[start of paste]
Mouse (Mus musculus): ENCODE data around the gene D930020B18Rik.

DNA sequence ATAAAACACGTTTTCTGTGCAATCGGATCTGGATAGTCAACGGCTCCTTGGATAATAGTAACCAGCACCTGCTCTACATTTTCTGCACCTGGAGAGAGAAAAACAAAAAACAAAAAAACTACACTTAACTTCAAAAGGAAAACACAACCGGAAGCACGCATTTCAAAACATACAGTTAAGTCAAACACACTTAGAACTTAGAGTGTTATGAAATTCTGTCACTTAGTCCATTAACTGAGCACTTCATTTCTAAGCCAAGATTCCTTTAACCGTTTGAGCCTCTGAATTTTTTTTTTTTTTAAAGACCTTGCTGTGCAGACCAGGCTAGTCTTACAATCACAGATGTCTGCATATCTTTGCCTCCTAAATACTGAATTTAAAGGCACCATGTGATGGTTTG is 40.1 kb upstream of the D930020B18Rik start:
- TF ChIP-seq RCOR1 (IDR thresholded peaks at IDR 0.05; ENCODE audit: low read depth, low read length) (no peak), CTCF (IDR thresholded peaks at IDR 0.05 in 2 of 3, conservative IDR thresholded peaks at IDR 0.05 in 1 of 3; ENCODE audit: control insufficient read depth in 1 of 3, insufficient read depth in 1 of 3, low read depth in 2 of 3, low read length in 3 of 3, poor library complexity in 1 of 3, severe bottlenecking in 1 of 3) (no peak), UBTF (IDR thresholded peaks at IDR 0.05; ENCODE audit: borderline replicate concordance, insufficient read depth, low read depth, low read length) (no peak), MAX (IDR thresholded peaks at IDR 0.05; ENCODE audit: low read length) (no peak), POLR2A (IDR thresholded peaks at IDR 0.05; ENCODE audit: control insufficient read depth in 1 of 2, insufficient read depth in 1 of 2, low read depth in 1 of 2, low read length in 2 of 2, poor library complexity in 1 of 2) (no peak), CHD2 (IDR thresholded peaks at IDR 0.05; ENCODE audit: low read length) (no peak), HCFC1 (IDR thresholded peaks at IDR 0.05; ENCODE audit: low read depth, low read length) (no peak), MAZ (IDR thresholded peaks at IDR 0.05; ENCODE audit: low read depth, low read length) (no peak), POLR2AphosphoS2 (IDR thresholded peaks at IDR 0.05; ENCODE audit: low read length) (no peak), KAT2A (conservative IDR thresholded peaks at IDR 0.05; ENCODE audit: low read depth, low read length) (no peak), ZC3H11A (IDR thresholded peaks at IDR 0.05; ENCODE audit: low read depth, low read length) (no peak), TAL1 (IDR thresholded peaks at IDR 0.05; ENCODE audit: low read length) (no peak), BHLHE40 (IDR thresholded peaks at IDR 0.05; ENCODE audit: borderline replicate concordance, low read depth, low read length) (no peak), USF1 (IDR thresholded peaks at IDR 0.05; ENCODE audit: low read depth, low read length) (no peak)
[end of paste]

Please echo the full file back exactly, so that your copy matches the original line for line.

Mouse (Mus musculus): ENCODE data around the gene D930020B18Rik.

DNA sequence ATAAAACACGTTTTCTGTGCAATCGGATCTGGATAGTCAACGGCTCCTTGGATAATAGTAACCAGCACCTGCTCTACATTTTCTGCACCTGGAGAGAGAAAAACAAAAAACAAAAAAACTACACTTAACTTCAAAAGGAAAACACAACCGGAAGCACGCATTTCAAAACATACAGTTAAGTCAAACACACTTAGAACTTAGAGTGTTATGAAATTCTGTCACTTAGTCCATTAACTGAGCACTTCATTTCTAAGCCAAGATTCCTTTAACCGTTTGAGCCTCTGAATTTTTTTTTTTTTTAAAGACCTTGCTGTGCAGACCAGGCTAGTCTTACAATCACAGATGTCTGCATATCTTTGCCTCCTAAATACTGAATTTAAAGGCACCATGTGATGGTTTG is 40.1 kb upstream of the D930020B18Rik start:
- TF ChIP-seq RCOR1 (IDR thresholded peaks at IDR 0.05; ENCODE audit: low read depth, low read length) (no peak), CTCF (IDR thresholded peaks at IDR 0.05 in 2 of 3, conservative IDR thresholded peaks at IDR 0.05 in 1 of 3; ENCODE audit: control insufficient read depth in 1 of 3, insufficient read depth in 1 of 3, low read depth in 2 of 3, low read length in 3 of 3, poor library complexity in 1 of 3, severe bottlenecking in 1 of 3) (no peak), UBTF (IDR thresholded peaks at IDR 0.05; ENCODE audit: borderline replicate concordance, insufficient read depth, low read depth, low read length) (no peak), MAX (IDR thresholded peaks at IDR 0.05; ENCODE audit: low read length) (no peak), POLR2A (IDR thresholded peaks at IDR 0.05; ENCODE audit: control insufficient read depth in 1 of 2, insufficient read depth in 1 of 2, low read depth in 1 of 2, low read length in 2 of 2, poor library complexity in 1 of 2) (no peak), CHD2 (IDR thresholded peaks at IDR 0.05; ENCODE audit: low read length) (no peak), HCFC1 (IDR thresholded peaks at IDR 0.05; ENCODE audit: low read depth, low read length) (no peak), MAZ (IDR thresholded peaks at IDR 0.05; ENCODE audit: low read depth, low read length) (no peak), POLR2AphosphoS2 (IDR thresholded peaks at IDR 0.05; ENCODE audit: low read length) (no peak), KAT2A (conservative IDR thresholded peaks at IDR 0.05; ENCODE audit: low read depth, low read length) (no peak), ZC3H11A (IDR thresholded peaks at IDR 0.05; ENCODE audit: low read depth, low read length) (no peak), TAL1 (IDR thresholded peaks at IDR 0.05; ENCODE audit: low read length) (no peak), BHLHE40 (IDR thresholded peaks at IDR 0.05; ENCODE audit: borderline replicate concordance, low read depth, low read length) (no peak), USF1 (IDR thresholded peaks at IDR 0.05; ENCODE audit: low read depth, low read length) (no peak)